A former United States ambassador for religious freedom says Chase Bank abruptly closed an account associated with his nonpartisan, faith-based nonprofit organization with little explanation.
The National Committee for Religious Freedom (NCRF), a 501(c)4 political action nonprofit, opened an account with Chase in April.
According to Sam Brownback, the group’s chairman and the former U.S. ambassador-at-large for international religious freedom under the Trump administration, the bank decided to “end their relationship” with NCRF and close the account after only three weeks.
“We were surprised at being canceled by Chase,” Brownback wrote in an op-ed published in the Washington Examiner. When our executive director called to see if this was an error, he was informed that ‘a note in the file read that Chase employees were not permitted to provide any further clarifying information to the customer.’”
NCRF Executive Director Justin Murff reached out for more information but was told the decision was made at the “corporate” level and was “final and nonrevocable”.
“Why the cancellation? Why the secrecy and lack of transparency? Why was Chase hiding its reasons and intentions for closing the account of a client that seeks to serve the public good and defend religious freedom for every person in America,” Brownback questioned.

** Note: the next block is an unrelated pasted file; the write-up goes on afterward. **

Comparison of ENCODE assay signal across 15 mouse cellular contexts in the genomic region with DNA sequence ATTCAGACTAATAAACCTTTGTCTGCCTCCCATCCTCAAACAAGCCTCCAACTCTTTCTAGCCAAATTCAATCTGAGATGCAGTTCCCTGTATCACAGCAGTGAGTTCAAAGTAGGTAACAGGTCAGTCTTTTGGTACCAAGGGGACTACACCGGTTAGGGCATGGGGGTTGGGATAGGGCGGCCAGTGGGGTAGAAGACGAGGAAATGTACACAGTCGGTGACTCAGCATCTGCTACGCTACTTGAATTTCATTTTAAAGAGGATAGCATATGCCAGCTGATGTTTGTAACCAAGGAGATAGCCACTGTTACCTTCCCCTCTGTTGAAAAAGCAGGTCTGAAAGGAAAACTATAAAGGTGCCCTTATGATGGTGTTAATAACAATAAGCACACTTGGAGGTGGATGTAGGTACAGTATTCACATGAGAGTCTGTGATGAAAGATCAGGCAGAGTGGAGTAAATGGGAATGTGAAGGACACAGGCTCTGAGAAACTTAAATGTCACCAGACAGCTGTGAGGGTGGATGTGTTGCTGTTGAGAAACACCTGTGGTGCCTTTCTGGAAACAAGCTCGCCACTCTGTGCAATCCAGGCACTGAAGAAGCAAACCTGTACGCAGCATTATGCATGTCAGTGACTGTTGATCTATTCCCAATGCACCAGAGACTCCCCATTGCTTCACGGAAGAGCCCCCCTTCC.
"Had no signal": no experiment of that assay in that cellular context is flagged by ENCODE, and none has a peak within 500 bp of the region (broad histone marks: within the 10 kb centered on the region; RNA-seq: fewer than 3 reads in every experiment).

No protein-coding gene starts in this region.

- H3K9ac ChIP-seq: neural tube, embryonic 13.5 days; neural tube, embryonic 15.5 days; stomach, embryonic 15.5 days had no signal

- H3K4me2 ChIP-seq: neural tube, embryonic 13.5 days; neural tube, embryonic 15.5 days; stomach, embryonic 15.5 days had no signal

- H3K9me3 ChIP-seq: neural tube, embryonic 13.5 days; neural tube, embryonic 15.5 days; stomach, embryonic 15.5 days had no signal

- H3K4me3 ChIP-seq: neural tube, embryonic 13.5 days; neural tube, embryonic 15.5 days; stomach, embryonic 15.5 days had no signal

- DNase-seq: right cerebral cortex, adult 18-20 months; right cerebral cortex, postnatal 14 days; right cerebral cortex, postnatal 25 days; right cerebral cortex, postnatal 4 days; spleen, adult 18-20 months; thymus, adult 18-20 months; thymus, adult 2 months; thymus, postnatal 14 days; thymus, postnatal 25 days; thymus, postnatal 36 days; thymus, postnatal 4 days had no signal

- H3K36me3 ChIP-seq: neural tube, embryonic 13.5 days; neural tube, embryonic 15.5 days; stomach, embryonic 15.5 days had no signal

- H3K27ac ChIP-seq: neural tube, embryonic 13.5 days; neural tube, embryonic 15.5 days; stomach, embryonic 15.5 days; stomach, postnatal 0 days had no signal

The bank later stated the group had not provided requested documentation in a 60-day timeframe, but Brownback notes the account was only open for 20 days before it was closed.
“To this day, the NCRF does not have a clear reason as to why our account was closed after only three weeks,” he said. “We certainly hadn’t made any transactions in that short amount of time that would have triggered any regulatory red flags.”
Murff was later told by a Chase employee identified as “Chi-Chi” that it might be possible to continue the business relationship if NCRF could provide more information about the nonprofit’s activities.
Specifically, they wanted a donor list, a list of political candidates NCRF intended to support, and a full explanation of the criteria by which they would endorse and support those candidates.
“It was entirely inappropriate to ask for this type of information. Does Chase ask every customer what politicians they support and why before deciding whether or not to accept them as a customer?” Brownback asked in his op-ed.